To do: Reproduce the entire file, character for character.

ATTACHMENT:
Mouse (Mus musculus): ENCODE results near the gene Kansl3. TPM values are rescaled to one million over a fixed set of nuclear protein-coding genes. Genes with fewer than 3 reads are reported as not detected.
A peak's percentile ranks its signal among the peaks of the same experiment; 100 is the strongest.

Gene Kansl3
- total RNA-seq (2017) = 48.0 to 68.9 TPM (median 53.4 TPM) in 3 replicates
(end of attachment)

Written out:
Mouse (Mus musculus): ENCODE results near the gene Kansl3. TPM values are rescaled to one million over a fixed set of nuclear protein-coding genes. Genes with fewer than 3 reads are reported as not detected.
A peak's percentile ranks its signal among the peaks of the same experiment; 100 is the strongest.

Gene Kansl3
- total RNA-seq (2017) = 48.0 to 68.9 TPM (median 53.4 TPM) in 3 replicates